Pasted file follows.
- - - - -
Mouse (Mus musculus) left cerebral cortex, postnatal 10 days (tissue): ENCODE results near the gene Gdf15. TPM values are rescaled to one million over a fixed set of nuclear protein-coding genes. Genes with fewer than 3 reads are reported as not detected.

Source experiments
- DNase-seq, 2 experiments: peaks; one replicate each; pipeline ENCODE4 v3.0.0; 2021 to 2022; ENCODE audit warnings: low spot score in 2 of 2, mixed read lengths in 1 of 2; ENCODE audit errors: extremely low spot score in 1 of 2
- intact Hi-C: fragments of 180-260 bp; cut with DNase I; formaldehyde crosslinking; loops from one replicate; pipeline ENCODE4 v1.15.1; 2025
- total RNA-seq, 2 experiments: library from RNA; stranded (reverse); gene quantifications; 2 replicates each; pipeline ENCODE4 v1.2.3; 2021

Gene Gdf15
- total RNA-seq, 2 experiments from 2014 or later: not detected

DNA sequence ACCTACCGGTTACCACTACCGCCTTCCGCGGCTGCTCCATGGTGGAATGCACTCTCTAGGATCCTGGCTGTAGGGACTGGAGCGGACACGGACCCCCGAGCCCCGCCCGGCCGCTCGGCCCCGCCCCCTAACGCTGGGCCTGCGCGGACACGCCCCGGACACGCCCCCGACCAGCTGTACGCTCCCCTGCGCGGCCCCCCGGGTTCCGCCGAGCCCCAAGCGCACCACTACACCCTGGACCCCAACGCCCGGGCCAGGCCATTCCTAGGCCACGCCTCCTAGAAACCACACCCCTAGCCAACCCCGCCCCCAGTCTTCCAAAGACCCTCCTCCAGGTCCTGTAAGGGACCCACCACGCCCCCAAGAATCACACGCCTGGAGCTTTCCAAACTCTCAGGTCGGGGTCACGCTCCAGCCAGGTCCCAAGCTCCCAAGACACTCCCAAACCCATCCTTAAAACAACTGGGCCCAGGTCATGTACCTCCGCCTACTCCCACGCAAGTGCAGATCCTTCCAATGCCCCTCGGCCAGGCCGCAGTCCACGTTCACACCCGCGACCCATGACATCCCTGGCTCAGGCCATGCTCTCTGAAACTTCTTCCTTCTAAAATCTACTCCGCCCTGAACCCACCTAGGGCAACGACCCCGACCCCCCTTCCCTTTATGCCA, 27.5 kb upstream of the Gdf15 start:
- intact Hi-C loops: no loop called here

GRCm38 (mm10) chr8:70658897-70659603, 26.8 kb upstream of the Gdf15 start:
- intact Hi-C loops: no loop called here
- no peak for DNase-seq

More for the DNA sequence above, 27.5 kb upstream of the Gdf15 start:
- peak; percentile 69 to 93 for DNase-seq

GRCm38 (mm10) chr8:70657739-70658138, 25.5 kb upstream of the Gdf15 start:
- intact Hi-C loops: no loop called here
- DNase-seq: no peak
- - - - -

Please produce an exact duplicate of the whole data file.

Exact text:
Mouse (Mus musculus) left cerebral cortex, postnatal 10 days (tissue): ENCODE results near the gene Gdf15. TPM values are rescaled to one million over a fixed set of nuclear protein-coding genes. Genes with fewer than 3 reads are reported as not detected.

Source experiments
- DNase-seq, 2 experiments: peaks; one replicate each; pipeline ENCODE4 v3.0.0; 2021 to 2022; ENCODE audit warnings: low spot score in 2 of 2, mixed read lengths in 1 of 2; ENCODE audit errors: extremely low spot score in 1 of 2
- intact Hi-C: fragments of 180-260 bp; cut with DNase I; formaldehyde crosslinking; loops from one replicate; pipeline ENCODE4 v1.15.1; 2025
- total RNA-seq, 2 experiments: library from RNA; stranded (reverse); gene quantifications; 2 replicates each; pipeline ENCODE4 v1.2.3; 2021

Gene Gdf15
- total RNA-seq, 2 experiments from 2014 or later: not detected

DNA sequence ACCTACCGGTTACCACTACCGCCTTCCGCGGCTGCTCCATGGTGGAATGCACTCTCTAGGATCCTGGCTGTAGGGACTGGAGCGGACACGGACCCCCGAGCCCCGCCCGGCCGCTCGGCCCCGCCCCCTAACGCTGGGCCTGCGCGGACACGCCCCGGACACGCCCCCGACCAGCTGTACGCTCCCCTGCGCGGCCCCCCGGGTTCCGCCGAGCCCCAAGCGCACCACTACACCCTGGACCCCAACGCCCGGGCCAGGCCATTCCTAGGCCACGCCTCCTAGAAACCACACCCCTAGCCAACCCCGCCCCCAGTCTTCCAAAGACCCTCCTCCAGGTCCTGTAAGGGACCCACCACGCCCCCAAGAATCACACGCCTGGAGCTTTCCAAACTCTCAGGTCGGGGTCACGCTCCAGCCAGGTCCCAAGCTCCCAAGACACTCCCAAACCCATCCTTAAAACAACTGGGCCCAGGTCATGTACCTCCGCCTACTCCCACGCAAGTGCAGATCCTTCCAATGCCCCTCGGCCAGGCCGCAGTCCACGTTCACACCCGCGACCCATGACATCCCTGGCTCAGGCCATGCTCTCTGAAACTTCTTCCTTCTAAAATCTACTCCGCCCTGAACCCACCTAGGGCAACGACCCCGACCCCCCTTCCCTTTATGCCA, 27.5 kb upstream of the Gdf15 start:
- intact Hi-C loops: no loop called here

GRCm38 (mm10) chr8:70658897-70659603, 26.8 kb upstream of the Gdf15 start:
- intact Hi-C loops: no loop called here
- no peak for DNase-seq

More for the DNA sequence above, 27.5 kb upstream of the Gdf15 start:
- peak; percentile 69 to 93 for DNase-seq

GRCm38 (mm10) chr8:70657739-70658138, 25.5 kb upstream of the Gdf15 start:
- intact Hi-C loops: no loop called here
- DNase-seq: no peak